As the Change consultant, particularly if you’ve been brought in once the project is underway and things are going off track, where do you start? This series of posts is based on the knowledge and experience I’ve had while working in the change space. I’d love you to share your experiences, what you’ve noticed and what works for you.
In my previous post Part 1: Harnessing the passion I talked about the importance of capturing the passion that has led to this change but also being wary of the passionate leader that may not see the impact on others. Now assuming you’ve covered everything in the previous post and you have the message clear and the personality and passion of the leader isn’t the issue, what else might be happening to make the change project falter?
Often the issue is what is often referred to as the guiding team. The composition of this team is vital. Do they have power, expertise and credibility to lead? Is there a high level of trust? Questions I ask include:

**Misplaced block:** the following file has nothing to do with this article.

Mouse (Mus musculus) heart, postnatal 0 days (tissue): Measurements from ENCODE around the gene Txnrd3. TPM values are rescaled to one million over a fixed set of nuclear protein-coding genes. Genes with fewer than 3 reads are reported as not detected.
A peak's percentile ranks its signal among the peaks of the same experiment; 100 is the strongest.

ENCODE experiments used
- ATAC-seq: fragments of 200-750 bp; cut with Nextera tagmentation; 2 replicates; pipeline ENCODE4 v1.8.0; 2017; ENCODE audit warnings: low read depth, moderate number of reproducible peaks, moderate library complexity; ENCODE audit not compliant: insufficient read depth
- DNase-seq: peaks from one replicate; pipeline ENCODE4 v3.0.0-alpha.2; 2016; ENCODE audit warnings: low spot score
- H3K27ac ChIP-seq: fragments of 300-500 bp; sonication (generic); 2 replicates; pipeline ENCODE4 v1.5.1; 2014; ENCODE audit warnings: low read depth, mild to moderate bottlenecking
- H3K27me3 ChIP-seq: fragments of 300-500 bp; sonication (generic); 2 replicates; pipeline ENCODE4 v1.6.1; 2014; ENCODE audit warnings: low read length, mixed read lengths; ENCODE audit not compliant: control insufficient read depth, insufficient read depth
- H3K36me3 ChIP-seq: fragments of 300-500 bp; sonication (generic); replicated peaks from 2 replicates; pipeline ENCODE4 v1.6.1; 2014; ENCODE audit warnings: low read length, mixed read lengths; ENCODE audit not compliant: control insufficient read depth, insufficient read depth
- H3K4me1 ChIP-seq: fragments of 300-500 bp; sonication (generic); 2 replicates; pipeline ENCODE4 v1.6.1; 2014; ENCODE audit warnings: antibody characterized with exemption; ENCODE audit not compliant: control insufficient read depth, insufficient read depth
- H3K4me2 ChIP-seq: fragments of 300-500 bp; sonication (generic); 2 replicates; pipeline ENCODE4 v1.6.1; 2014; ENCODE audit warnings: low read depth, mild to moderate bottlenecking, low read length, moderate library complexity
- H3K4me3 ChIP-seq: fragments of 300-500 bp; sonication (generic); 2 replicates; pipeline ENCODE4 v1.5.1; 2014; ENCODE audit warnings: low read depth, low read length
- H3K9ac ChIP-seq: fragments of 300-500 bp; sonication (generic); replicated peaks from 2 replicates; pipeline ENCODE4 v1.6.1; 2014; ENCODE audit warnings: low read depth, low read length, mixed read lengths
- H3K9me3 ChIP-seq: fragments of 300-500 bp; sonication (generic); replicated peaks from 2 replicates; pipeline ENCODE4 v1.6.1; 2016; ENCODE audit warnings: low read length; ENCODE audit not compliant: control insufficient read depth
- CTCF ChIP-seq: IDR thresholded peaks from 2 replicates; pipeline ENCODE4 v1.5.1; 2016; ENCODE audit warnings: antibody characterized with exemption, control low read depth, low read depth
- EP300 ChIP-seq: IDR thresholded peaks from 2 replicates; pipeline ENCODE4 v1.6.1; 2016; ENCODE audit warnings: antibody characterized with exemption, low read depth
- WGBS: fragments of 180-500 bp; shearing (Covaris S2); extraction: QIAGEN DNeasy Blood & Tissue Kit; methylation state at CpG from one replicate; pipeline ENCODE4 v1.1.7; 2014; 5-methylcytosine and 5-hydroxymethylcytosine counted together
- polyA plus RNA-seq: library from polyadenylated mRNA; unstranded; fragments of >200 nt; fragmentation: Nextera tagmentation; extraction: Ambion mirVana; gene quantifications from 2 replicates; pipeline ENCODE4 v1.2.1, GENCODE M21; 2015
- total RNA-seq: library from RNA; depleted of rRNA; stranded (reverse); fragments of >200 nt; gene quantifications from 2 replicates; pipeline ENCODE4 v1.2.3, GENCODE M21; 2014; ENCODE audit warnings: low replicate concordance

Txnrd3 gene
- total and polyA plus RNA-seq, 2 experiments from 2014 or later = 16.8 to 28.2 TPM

- Is there a dominant personality on the team that stops others from voicing concerns or different opinions?
- Do the guiding team feel they GET to be involved or HAVE to be involved?
- Is the guiding team committed in action and words?
- Do they have strong networks?
- Is there a team that you’ve missed that needs to be represented on the guiding team?
- Does the team have a shared documented objective? This is not the same as the change objective.
A strong guiding team includes a diversity of skills, functions, departments and levels of authority to assemble a powerful speedy force for change. Front-line workers must be involved in the guiding team as do people who can bridge disconnected groups.
Next week, we’ll look at how the importance of scoping and objectives can sometimes be overlooked and how to assess whether this is the issue causing the project to stall.
Are you in a change role and would like some coaching or mentoring?
Email me: firstname.lastname@example.org